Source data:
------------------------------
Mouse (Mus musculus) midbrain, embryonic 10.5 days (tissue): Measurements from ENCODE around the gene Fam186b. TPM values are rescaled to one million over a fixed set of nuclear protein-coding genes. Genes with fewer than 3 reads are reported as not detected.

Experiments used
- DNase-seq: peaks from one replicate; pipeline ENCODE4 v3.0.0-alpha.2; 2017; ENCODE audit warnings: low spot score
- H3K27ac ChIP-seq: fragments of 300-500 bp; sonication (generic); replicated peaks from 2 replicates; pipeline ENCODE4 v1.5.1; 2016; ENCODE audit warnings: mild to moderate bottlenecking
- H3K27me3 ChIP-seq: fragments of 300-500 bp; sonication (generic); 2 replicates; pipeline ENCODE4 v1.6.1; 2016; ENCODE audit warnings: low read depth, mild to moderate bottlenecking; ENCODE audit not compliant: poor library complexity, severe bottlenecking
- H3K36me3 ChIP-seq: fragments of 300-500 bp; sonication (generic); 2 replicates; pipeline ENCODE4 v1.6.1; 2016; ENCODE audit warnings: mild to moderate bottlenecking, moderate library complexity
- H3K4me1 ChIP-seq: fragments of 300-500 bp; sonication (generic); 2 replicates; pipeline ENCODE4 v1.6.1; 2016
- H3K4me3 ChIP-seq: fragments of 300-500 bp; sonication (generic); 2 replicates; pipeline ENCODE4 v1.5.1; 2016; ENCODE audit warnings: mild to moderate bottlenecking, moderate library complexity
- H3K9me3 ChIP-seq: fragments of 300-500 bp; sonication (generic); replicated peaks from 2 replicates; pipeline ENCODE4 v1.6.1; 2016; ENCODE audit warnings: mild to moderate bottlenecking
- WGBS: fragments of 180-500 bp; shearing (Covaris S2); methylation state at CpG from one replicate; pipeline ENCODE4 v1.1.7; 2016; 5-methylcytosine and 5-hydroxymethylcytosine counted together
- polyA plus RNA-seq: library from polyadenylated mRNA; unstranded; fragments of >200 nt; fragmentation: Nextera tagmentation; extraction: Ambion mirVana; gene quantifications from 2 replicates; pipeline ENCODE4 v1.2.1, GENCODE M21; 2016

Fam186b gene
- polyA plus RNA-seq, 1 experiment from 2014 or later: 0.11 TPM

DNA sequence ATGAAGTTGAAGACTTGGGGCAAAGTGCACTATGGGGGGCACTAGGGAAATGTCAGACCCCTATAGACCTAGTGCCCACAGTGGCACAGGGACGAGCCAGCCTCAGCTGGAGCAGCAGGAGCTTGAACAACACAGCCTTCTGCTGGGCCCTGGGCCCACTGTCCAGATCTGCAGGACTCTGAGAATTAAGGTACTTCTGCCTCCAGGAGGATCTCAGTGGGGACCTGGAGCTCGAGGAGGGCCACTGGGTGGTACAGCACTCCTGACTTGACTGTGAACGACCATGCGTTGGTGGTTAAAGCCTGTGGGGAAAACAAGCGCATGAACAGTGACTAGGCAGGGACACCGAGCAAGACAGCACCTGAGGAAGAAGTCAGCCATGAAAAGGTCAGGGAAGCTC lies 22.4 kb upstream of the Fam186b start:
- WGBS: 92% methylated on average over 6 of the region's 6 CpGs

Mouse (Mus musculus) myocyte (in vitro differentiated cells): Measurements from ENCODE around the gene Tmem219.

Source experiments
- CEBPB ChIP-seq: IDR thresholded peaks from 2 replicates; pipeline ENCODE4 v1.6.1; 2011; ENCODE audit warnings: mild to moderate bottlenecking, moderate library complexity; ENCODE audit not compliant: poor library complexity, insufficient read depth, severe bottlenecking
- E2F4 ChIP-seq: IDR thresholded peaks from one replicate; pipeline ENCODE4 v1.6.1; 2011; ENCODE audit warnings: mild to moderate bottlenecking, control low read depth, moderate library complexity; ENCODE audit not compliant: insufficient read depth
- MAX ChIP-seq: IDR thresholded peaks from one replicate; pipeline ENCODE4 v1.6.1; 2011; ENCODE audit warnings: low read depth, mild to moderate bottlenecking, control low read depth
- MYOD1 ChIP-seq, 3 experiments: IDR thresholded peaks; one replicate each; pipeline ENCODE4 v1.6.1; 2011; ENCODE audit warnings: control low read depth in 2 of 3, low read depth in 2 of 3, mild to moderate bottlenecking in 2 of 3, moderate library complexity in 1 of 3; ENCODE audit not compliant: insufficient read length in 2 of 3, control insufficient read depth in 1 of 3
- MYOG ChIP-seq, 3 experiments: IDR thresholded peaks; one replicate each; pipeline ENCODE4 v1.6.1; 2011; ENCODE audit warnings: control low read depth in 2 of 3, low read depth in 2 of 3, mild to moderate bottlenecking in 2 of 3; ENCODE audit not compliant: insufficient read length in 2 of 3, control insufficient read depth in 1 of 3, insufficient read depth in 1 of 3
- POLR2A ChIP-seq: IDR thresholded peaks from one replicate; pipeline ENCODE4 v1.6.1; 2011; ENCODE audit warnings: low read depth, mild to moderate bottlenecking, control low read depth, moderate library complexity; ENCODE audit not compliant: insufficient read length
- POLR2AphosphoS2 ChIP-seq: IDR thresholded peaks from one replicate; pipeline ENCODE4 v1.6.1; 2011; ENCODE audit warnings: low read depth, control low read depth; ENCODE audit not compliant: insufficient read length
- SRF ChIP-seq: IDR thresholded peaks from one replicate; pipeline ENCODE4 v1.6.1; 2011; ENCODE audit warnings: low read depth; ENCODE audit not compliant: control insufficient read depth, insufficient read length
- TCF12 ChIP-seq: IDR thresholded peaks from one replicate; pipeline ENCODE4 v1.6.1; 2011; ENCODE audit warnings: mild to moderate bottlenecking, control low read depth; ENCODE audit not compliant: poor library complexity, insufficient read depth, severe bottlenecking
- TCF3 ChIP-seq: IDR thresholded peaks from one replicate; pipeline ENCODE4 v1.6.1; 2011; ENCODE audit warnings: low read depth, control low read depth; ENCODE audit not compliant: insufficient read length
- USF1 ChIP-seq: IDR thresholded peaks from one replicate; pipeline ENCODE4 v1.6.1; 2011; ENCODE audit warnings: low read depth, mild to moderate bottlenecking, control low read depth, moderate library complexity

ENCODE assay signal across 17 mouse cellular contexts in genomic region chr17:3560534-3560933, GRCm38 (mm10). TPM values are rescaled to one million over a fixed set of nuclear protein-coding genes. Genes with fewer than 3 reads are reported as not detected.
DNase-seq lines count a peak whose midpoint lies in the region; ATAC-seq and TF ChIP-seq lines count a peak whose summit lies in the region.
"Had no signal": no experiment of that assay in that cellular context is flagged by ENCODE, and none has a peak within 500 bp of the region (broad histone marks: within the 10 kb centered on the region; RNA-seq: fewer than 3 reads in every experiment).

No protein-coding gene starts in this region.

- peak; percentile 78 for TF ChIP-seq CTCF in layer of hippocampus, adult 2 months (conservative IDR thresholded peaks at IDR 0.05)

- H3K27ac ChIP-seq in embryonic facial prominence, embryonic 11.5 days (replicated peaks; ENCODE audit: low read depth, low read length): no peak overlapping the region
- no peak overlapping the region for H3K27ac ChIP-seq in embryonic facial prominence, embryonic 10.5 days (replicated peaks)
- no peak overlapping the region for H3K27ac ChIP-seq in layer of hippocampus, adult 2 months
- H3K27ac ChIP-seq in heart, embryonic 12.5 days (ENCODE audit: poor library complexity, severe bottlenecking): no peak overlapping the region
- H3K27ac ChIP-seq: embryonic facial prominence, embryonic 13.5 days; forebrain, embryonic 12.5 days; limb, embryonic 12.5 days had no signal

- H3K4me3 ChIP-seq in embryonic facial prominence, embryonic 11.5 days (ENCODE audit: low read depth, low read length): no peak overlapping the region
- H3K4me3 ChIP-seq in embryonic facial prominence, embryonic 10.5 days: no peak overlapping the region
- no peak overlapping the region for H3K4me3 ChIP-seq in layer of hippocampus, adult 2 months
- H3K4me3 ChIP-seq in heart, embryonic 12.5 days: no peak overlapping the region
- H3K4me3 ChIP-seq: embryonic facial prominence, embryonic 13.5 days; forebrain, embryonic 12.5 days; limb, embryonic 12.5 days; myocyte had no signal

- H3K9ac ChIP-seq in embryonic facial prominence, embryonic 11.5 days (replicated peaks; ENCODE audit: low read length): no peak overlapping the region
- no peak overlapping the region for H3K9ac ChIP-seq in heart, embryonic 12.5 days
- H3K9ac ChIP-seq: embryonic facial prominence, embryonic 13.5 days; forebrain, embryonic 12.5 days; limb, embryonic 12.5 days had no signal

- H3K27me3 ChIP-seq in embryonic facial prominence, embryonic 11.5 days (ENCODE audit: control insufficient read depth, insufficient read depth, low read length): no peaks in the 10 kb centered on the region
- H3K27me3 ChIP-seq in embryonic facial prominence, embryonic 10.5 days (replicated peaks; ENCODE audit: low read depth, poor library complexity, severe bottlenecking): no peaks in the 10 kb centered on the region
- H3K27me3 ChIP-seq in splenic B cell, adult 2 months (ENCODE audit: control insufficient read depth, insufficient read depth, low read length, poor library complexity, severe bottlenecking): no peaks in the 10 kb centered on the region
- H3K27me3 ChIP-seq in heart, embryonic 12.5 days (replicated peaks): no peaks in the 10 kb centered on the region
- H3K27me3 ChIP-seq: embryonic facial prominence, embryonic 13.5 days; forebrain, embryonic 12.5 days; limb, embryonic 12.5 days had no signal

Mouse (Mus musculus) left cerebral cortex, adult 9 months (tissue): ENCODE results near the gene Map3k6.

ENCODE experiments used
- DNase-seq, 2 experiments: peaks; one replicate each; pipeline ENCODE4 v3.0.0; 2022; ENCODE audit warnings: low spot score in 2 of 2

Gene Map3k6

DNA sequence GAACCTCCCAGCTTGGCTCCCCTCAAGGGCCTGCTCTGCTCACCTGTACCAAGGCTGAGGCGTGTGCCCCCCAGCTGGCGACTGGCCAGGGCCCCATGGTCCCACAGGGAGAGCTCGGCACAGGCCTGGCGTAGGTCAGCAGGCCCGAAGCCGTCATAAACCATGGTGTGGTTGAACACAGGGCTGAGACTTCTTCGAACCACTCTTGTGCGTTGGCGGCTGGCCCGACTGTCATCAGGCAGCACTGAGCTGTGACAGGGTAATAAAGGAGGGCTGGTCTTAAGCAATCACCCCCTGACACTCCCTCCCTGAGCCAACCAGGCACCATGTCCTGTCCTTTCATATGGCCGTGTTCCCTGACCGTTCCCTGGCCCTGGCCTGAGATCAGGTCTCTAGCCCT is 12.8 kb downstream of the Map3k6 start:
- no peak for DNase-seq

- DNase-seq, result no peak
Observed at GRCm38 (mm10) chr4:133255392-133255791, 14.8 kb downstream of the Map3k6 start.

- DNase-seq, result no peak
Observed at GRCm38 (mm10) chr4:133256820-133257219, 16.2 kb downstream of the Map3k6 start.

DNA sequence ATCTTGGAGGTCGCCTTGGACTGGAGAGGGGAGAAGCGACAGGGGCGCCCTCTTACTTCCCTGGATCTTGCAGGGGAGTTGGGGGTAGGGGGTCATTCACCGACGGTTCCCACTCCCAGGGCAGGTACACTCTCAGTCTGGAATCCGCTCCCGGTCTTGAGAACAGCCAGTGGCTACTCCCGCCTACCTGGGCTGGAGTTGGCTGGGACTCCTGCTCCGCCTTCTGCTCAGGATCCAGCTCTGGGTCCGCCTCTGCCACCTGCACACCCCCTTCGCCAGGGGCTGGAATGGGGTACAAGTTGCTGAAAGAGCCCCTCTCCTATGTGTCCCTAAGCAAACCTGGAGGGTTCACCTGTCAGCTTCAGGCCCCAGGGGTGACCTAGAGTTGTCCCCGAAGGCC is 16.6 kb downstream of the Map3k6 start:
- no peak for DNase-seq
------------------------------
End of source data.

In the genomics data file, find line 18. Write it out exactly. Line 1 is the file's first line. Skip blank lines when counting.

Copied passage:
- CEBPB ChIP-seq: IDR thresholded peaks from 2 replicates; pipeline ENCODE4 v1.6.1; 2011; ENCODE audit warnings: mild to moderate bottlenecking, moderate library complexity; ENCODE audit not compliant: poor library complexity, insufficient read depth, severe bottlenecking